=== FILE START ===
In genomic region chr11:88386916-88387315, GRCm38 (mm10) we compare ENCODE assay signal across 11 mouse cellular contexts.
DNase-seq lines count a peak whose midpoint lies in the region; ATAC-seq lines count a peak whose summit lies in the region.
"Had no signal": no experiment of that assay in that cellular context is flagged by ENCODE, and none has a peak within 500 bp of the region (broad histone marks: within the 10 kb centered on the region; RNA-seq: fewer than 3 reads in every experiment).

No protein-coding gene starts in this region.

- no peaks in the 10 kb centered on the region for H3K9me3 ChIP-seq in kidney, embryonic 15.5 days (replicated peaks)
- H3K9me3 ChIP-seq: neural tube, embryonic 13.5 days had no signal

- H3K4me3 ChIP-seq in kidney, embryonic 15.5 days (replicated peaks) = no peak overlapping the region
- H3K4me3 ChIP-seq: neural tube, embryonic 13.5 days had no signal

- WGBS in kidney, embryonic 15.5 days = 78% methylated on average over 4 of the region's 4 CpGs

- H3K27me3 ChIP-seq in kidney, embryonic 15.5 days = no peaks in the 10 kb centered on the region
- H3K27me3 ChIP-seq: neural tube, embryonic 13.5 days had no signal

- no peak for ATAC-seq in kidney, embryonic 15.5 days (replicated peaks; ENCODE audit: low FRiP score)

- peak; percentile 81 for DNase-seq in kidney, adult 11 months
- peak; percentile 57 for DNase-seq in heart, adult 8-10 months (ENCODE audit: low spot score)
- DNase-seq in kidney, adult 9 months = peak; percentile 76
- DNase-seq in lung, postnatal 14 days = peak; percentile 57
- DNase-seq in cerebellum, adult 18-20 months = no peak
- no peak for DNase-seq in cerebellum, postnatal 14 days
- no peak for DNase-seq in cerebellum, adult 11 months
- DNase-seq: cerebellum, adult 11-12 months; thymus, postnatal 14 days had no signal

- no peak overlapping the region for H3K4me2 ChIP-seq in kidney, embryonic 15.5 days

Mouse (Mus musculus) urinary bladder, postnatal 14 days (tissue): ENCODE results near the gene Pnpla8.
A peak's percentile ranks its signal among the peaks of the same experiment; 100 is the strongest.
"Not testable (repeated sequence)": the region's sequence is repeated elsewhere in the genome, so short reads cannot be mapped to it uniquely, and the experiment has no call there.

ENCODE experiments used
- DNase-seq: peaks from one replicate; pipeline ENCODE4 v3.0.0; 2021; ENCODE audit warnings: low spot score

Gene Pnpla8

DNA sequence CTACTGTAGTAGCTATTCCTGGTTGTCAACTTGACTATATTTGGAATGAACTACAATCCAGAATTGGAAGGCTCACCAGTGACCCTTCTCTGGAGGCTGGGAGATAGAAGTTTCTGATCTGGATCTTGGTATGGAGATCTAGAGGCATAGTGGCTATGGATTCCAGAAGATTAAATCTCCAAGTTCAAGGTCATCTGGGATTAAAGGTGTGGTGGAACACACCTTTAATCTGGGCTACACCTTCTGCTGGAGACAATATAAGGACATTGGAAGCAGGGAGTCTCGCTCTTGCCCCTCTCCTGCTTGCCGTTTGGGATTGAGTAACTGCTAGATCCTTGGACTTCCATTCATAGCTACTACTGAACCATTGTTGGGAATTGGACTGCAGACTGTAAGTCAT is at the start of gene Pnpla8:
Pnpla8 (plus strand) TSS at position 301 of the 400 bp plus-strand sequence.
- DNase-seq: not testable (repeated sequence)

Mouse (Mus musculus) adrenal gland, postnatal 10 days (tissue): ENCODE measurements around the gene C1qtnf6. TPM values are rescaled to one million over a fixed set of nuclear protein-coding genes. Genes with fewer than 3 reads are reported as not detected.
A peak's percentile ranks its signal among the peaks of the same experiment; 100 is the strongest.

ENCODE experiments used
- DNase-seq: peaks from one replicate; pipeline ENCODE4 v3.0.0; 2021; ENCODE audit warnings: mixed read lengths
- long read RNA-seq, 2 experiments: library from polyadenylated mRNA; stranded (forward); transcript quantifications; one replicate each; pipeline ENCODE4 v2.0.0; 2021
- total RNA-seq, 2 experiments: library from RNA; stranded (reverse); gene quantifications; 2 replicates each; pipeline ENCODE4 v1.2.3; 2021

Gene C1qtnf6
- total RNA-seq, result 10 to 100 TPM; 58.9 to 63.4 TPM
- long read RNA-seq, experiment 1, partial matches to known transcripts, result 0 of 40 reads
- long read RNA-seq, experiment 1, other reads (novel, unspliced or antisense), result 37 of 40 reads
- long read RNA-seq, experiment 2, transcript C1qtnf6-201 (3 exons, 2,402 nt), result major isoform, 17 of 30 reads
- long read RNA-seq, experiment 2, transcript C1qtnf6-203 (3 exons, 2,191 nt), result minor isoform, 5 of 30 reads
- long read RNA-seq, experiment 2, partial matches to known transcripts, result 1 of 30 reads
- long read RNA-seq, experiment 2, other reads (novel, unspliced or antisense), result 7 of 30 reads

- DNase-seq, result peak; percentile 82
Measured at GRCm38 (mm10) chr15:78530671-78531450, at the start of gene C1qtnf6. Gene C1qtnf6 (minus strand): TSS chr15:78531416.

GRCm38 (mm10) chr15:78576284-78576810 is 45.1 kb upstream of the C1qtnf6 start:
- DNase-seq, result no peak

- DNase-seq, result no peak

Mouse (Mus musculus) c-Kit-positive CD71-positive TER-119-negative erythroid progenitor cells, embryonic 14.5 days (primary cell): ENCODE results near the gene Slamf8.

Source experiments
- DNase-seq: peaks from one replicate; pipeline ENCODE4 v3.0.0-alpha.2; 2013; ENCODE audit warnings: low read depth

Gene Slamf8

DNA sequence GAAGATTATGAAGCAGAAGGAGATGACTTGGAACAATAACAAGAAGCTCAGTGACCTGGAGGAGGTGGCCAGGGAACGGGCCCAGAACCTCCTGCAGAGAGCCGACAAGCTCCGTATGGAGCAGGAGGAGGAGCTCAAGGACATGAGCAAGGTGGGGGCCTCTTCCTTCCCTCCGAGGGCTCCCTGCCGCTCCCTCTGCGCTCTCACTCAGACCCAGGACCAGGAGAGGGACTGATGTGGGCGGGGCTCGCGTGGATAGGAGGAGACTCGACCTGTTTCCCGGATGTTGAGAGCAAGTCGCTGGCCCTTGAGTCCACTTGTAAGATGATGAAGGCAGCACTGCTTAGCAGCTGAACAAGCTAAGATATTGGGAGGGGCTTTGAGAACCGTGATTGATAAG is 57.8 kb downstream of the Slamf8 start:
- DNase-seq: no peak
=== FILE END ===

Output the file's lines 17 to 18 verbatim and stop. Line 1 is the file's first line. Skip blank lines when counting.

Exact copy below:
- DNase-seq in cerebellum, adult 18-20 months = no peak
- no peak for DNase-seq in cerebellum, postnatal 14 days